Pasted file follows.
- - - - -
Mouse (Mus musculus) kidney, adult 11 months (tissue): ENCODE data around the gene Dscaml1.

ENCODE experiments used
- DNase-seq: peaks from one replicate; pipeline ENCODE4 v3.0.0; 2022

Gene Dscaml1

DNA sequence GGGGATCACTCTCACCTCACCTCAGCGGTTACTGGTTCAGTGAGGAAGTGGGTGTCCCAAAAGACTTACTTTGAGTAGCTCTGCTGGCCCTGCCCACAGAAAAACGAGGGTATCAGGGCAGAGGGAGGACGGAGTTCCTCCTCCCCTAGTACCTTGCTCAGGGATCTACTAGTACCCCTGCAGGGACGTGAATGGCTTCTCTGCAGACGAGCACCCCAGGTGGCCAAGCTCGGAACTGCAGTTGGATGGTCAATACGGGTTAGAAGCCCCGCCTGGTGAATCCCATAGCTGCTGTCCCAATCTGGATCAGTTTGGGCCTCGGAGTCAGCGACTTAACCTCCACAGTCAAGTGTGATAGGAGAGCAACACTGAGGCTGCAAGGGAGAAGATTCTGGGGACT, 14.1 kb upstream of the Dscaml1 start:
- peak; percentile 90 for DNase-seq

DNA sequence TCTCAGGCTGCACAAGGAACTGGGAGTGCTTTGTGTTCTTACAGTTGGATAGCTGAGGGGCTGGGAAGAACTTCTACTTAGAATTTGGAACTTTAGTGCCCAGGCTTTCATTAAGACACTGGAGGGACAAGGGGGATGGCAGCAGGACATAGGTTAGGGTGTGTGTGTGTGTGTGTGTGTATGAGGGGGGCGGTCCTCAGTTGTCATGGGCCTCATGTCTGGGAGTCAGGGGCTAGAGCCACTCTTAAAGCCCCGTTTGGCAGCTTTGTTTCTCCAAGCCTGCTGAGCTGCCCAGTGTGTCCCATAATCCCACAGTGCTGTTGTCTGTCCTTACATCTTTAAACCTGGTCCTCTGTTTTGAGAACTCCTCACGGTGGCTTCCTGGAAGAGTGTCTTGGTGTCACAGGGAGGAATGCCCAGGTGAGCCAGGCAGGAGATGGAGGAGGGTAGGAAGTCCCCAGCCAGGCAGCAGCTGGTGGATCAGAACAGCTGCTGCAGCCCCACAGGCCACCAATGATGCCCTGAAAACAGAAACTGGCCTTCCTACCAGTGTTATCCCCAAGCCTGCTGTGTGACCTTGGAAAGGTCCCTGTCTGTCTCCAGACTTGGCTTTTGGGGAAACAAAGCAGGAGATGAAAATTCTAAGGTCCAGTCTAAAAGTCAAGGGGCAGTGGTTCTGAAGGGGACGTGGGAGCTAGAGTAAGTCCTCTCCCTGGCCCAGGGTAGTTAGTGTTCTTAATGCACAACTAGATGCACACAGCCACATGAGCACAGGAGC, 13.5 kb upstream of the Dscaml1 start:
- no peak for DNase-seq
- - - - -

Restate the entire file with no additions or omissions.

Mouse (Mus musculus) kidney, adult 11 months (tissue): ENCODE data around the gene Dscaml1.

ENCODE experiments used
- DNase-seq: peaks from one replicate; pipeline ENCODE4 v3.0.0; 2022

Gene Dscaml1

DNA sequence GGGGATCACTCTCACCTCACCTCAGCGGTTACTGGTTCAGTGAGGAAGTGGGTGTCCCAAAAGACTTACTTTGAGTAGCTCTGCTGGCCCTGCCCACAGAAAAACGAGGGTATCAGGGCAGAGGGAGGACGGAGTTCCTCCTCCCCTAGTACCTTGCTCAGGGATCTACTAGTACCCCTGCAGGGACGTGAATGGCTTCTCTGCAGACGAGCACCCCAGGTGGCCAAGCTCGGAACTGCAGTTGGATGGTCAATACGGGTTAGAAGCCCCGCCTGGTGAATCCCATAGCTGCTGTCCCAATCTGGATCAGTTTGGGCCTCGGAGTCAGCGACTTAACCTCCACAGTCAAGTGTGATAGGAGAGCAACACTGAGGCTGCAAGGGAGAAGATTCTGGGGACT, 14.1 kb upstream of the Dscaml1 start:
- peak; percentile 90 for DNase-seq

DNA sequence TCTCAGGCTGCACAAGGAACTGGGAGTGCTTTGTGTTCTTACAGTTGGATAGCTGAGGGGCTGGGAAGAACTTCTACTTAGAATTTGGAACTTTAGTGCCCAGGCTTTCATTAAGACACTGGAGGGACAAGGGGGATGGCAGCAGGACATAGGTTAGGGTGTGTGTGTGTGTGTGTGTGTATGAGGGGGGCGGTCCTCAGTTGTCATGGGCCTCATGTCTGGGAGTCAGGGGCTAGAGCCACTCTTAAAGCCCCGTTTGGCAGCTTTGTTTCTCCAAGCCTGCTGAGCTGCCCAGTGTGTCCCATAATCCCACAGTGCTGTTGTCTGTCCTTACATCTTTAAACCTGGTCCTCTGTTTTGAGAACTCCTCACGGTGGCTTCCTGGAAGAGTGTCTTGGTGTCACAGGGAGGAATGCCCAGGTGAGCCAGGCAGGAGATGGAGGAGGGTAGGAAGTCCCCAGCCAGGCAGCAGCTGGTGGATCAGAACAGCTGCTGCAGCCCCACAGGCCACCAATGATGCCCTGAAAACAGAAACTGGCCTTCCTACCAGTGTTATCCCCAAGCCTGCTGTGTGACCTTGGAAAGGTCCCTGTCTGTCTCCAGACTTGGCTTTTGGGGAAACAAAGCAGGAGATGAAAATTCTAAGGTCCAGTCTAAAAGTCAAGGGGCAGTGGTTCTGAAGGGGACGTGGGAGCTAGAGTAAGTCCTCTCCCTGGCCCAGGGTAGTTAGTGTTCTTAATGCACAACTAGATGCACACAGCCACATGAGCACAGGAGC, 13.5 kb upstream of the Dscaml1 start:
- no peak for DNase-seq